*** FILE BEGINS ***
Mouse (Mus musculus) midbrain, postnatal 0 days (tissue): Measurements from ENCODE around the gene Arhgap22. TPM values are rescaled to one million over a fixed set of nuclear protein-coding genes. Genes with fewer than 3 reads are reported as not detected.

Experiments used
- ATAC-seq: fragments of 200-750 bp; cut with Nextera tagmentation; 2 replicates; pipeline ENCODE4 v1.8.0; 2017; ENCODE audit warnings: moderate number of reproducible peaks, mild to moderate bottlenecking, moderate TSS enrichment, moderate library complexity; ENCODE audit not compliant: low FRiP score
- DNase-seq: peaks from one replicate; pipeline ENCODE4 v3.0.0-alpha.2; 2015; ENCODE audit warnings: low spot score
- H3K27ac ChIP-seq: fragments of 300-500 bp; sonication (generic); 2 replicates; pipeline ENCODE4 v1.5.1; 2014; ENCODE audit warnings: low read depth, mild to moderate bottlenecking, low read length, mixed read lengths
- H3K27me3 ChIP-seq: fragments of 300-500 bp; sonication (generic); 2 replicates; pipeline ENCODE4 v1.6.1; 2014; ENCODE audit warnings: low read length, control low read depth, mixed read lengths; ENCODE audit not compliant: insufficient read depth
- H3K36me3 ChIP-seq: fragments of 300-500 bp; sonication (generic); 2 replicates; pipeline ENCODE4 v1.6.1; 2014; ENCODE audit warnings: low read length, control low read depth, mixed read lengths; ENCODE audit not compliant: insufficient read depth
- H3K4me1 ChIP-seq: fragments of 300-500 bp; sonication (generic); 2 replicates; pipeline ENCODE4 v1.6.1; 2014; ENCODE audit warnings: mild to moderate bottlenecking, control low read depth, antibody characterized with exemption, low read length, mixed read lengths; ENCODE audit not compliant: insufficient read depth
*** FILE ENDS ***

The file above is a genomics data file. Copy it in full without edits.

Mouse (Mus musculus) midbrain, postnatal 0 days (tissue): Measurements from ENCODE around the gene Arhgap22. TPM values are rescaled to one million over a fixed set of nuclear protein-coding genes. Genes with fewer than 3 reads are reported as not detected.

Experiments used
- ATAC-seq: fragments of 200-750 bp; cut with Nextera tagmentation; 2 replicates; pipeline ENCODE4 v1.8.0; 2017; ENCODE audit warnings: moderate number of reproducible peaks, mild to moderate bottlenecking, moderate TSS enrichment, moderate library complexity; ENCODE audit not compliant: low FRiP score
- DNase-seq: peaks from one replicate; pipeline ENCODE4 v3.0.0-alpha.2; 2015; ENCODE audit warnings: low spot score
- H3K27ac ChIP-seq: fragments of 300-500 bp; sonication (generic); 2 replicates; pipeline ENCODE4 v1.5.1; 2014; ENCODE audit warnings: low read depth, mild to moderate bottlenecking, low read length, mixed read lengths
- H3K27me3 ChIP-seq: fragments of 300-500 bp; sonication (generic); 2 replicates; pipeline ENCODE4 v1.6.1; 2014; ENCODE audit warnings: low read length, control low read depth, mixed read lengths; ENCODE audit not compliant: insufficient read depth
- H3K36me3 ChIP-seq: fragments of 300-500 bp; sonication (generic); 2 replicates; pipeline ENCODE4 v1.6.1; 2014; ENCODE audit warnings: low read length, control low read depth, mixed read lengths; ENCODE audit not compliant: insufficient read depth
- H3K4me1 ChIP-seq: fragments of 300-500 bp; sonication (generic); 2 replicates; pipeline ENCODE4 v1.6.1; 2014; ENCODE audit warnings: mild to moderate bottlenecking, control low read depth, antibody characterized with exemption, low read length, mixed read lengths; ENCODE audit not compliant: insufficient read depth